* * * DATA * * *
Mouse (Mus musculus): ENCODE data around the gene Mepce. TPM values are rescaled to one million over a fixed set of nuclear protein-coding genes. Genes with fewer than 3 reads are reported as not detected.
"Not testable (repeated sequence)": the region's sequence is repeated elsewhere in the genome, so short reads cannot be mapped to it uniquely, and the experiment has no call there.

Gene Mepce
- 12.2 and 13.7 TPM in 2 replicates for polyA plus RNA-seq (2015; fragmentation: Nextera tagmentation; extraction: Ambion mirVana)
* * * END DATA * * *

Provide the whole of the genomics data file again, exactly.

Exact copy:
Mouse (Mus musculus): ENCODE data around the gene Mepce. TPM values are rescaled to one million over a fixed set of nuclear protein-coding genes. Genes with fewer than 3 reads are reported as not detected.
"Not testable (repeated sequence)": the region's sequence is repeated elsewhere in the genome, so short reads cannot be mapped to it uniquely, and the experiment has no call there.

Gene Mepce
- 12.2 and 13.7 TPM in 2 replicates for polyA plus RNA-seq (2015; fragmentation: Nextera tagmentation; extraction: Ambion mirVana)